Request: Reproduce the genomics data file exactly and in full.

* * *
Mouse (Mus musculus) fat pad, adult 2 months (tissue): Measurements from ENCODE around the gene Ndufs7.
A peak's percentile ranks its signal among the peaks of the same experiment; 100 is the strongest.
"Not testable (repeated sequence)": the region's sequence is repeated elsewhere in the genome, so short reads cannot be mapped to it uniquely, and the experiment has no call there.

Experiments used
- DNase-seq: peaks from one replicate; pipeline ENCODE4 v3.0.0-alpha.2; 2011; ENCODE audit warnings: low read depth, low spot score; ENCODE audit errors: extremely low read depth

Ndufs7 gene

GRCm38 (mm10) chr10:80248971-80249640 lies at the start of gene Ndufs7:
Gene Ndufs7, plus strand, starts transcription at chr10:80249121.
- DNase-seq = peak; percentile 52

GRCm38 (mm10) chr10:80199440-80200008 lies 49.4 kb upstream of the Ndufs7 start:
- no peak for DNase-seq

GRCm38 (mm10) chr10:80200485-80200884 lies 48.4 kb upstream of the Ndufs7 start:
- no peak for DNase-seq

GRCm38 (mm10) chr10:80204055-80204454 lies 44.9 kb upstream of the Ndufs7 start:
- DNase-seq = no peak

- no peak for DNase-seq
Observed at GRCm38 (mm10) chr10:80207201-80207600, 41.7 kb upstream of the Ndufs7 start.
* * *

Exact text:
Mouse (Mus musculus) fat pad, adult 2 months (tissue): Measurements from ENCODE around the gene Ndufs7.
A peak's percentile ranks its signal among the peaks of the same experiment; 100 is the strongest.
"Not testable (repeated sequence)": the region's sequence is repeated elsewhere in the genome, so short reads cannot be mapped to it uniquely, and the experiment has no call there.

Experiments used
- DNase-seq: peaks from one replicate; pipeline ENCODE4 v3.0.0-alpha.2; 2011; ENCODE audit warnings: low read depth, low spot score; ENCODE audit errors: extremely low read depth

Ndufs7 gene

GRCm38 (mm10) chr10:80248971-80249640 lies at the start of gene Ndufs7:
Gene Ndufs7, plus strand, starts transcription at chr10:80249121.
- DNase-seq = peak; percentile 52

GRCm38 (mm10) chr10:80199440-80200008 lies 49.4 kb upstream of the Ndufs7 start:
- no peak for DNase-seq

GRCm38 (mm10) chr10:80200485-80200884 lies 48.4 kb upstream of the Ndufs7 start:
- no peak for DNase-seq

GRCm38 (mm10) chr10:80204055-80204454 lies 44.9 kb upstream of the Ndufs7 start:
- DNase-seq = no peak

- no peak for DNase-seq
Observed at GRCm38 (mm10) chr10:80207201-80207600, 41.7 kb upstream of the Ndufs7 start.